Published — Thursday 25 April 2013
Last update 25 April 2013 3:40 am
LONDON: Britain has signed a legal treaty with Jordan giving guarantees that terror suspect Abu Qatada would face a fair trial if deported, Home Secretary Theresa May said yesterday.
May made the announcement in Parliament a day after the Court of Appeal in London refused her permission to challenge its ruling that the radical preacher cannot be sent back due to rights concerns.
May said that the mutual legal assistance treaty would help end the long saga of Abu Qatada, who has been described by prosecutors as a key Al-Qaeda operative in Europe.
Successive British governments have tried since 2001 to remove the cleric, whose real name is Omar Mahmoud Mohammed Othman. He was convicted in absentia in Jordan over terror plots in 1999 and 2000.
British and European courts have blocked extradition over concerns that evidence obtained under torture could be used against him at a new trial in Jordan. The new treaty explicitly bans the use of evidence "where there are serious and credible allegations that a statement from a person has been obtained by torture or ill-treatment."
It must be ratified by both countries before coming into force.
May said the government also would ask Britain's Supreme Court to rule on the case. The Court of Appeal on Tuesday denied May's ministry permission to go to the top court, but May said she would ask the Supreme Court directly.
She warned that the issue would not be resolved quickly.
"It will not mean Qatada will be on a plane to Jordan within days," May told lawmakers in the House of Commons. "That legal process may well take many months."
She also said the government would consider changing Britain's human rights laws to make it easier to deport terrorist suspects.
"It is absurd for the deportation of a suspected foreign terrorist to take so many years and cost the taxpayer so much money," May said.
"The agreement also includes a number of fair trial guarantees... I believe these guarantees will provide the courts with the assurance that Qatada will not face evidence that might have been obtained by torture in a retrial in Jordan."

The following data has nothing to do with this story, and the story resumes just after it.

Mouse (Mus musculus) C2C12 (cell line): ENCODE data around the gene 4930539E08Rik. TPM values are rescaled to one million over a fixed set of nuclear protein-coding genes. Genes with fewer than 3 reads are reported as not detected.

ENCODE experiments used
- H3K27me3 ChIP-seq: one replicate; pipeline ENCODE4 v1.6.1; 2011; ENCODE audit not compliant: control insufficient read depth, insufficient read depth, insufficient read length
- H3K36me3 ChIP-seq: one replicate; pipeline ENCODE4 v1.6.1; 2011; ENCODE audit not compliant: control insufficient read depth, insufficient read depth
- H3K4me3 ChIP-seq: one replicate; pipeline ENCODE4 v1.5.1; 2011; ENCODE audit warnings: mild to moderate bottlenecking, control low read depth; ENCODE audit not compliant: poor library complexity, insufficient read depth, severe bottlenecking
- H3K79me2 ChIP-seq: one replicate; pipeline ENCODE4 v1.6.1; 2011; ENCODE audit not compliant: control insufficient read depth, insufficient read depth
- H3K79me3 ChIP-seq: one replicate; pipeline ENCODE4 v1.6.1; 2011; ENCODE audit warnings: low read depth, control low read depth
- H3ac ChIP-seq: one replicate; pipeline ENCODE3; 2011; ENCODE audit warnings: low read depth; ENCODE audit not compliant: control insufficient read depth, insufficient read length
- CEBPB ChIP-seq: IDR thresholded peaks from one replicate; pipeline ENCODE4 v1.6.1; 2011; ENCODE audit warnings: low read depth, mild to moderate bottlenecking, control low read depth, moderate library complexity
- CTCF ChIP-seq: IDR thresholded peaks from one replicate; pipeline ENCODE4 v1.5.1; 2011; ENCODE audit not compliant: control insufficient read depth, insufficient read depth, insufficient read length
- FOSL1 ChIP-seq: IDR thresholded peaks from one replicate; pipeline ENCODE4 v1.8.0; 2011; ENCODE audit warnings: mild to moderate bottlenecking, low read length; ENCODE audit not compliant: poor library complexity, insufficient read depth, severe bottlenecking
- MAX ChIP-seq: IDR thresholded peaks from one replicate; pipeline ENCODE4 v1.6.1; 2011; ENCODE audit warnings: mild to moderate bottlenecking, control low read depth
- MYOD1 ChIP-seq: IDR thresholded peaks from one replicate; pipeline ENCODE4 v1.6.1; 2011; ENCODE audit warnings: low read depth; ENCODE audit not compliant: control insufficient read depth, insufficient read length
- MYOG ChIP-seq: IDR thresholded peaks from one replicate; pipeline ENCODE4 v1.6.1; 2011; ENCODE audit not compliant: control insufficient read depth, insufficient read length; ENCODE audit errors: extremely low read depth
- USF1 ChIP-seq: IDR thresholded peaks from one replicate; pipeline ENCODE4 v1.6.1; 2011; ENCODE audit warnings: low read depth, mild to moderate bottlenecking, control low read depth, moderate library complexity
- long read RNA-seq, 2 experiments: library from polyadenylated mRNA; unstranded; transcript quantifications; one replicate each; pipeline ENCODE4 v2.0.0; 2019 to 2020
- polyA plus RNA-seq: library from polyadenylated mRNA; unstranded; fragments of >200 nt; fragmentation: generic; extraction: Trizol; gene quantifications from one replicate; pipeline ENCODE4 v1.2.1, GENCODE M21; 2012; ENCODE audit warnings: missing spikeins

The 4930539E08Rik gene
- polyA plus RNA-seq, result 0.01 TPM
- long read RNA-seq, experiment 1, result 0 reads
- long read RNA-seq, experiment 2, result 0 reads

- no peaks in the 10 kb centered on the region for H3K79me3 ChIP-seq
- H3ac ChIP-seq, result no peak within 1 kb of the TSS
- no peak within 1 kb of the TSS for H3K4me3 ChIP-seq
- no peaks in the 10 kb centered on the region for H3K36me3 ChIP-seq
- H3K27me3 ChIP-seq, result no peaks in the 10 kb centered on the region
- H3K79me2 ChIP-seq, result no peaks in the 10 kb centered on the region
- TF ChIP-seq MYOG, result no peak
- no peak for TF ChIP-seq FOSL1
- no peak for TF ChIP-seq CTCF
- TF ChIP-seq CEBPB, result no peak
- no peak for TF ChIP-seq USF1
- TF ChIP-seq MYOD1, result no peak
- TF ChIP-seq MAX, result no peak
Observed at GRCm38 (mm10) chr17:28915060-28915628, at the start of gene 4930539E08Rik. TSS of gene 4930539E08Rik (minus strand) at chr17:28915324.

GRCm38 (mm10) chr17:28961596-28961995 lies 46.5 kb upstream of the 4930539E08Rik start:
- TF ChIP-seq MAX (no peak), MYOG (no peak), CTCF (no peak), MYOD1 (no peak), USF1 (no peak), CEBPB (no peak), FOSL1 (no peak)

May said she believed the new treaty would give the British government "every chance of succeeding" in its years-long battle to deport Abu Qatada.
Both countries had yet to ratify the treaty and it was due to go before the Jordanian Parliament shortly, May said.
"I believe that the treaty we have agreed with Jordan, once ratified by both parliaments, will finally make possible the deportation of Abu Qatada," she said.
There was no immediate reaction from Amman.
May reiterated that the British government would now apply directly to the Supreme Court to hear their appeal, despite the Court of Appeal's refusal to deal with the case.
A Spanish judge once branded him the right-hand man in Europe of Osama Bin Laden, although Abu Qatada denies ever meeting the late Al-Qaeda leader.
The preacher was convicted in Jordan of terrorism charges in his absence, and is likely to face a retrial if he is returned.
But the European Court of Human Rights last year blocked his deportation over fears that evidence obtained through torture would be used against him in the new trial.
The government has repeatedly sought fresh assurances from Jordan about his treatment, but a Special Immigration Appeals Commission (SIAC) judge in November ruled again that he could not be sent back, a decision that was upheld by the Court of Appeal last month.